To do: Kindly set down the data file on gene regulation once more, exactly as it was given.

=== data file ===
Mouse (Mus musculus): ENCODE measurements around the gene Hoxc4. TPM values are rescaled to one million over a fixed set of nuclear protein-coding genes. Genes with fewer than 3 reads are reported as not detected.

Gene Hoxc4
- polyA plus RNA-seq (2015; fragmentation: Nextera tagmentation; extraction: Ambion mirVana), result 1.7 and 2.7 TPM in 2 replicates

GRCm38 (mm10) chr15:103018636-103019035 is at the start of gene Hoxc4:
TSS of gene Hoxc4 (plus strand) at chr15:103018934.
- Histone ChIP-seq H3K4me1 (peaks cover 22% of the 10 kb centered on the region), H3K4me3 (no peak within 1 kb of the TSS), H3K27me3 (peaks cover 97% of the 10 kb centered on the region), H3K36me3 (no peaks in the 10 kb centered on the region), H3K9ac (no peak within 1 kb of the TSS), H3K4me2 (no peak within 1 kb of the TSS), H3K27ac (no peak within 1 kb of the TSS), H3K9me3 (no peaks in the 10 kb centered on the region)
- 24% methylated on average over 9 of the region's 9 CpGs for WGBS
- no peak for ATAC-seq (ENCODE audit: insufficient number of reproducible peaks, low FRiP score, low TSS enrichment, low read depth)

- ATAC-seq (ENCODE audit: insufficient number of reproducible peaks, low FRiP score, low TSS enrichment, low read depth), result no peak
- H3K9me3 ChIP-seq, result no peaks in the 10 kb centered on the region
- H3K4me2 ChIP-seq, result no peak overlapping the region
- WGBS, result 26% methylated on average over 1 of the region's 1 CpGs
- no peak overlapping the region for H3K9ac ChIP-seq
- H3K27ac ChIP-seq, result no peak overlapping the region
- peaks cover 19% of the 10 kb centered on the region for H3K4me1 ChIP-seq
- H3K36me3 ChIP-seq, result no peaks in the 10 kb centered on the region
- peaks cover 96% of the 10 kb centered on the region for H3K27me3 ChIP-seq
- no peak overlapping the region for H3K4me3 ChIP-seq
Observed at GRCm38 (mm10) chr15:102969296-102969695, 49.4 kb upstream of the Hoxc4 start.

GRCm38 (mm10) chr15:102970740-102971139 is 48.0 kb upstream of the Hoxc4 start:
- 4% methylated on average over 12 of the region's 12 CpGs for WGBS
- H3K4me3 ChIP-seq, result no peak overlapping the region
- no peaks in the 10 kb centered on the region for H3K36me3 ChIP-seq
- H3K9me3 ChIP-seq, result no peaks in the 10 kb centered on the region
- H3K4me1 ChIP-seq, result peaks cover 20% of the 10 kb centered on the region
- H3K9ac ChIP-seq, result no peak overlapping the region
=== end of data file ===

Mouse (Mus musculus): ENCODE measurements around the gene Hoxc4. TPM values are rescaled to one million over a fixed set of nuclear protein-coding genes. Genes with fewer than 3 reads are reported as not detected.

Gene Hoxc4
- polyA plus RNA-seq (2015; fragmentation: Nextera tagmentation; extraction: Ambion mirVana), result 1.7 and 2.7 TPM in 2 replicates

GRCm38 (mm10) chr15:103018636-103019035 is at the start of gene Hoxc4:
TSS of gene Hoxc4 (plus strand) at chr15:103018934.
- Histone ChIP-seq H3K4me1 (peaks cover 22% of the 10 kb centered on the region), H3K4me3 (no peak within 1 kb of the TSS), H3K27me3 (peaks cover 97% of the 10 kb centered on the region), H3K36me3 (no peaks in the 10 kb centered on the region), H3K9ac (no peak within 1 kb of the TSS), H3K4me2 (no peak within 1 kb of the TSS), H3K27ac (no peak within 1 kb of the TSS), H3K9me3 (no peaks in the 10 kb centered on the region)
- 24% methylated on average over 9 of the region's 9 CpGs for WGBS
- no peak for ATAC-seq (ENCODE audit: insufficient number of reproducible peaks, low FRiP score, low TSS enrichment, low read depth)

- ATAC-seq (ENCODE audit: insufficient number of reproducible peaks, low FRiP score, low TSS enrichment, low read depth), result no peak
- H3K9me3 ChIP-seq, result no peaks in the 10 kb centered on the region
- H3K4me2 ChIP-seq, result no peak overlapping the region
- WGBS, result 26% methylated on average over 1 of the region's 1 CpGs
- no peak overlapping the region for H3K9ac ChIP-seq
- H3K27ac ChIP-seq, result no peak overlapping the region
- peaks cover 19% of the 10 kb centered on the region for H3K4me1 ChIP-seq
- H3K36me3 ChIP-seq, result no peaks in the 10 kb centered on the region
- peaks cover 96% of the 10 kb centered on the region for H3K27me3 ChIP-seq
- no peak overlapping the region for H3K4me3 ChIP-seq
Observed at GRCm38 (mm10) chr15:102969296-102969695, 49.4 kb upstream of the Hoxc4 start.

GRCm38 (mm10) chr15:102970740-102971139 is 48.0 kb upstream of the Hoxc4 start:
- 4% methylated on average over 12 of the region's 12 CpGs for WGBS
- H3K4me3 ChIP-seq, result no peak overlapping the region
- no peaks in the 10 kb centered on the region for H3K36me3 ChIP-seq
- H3K9me3 ChIP-seq, result no peaks in the 10 kb centered on the region
- H3K4me1 ChIP-seq, result peaks cover 20% of the 10 kb centered on the region
- H3K9ac ChIP-seq, result no peak overlapping the region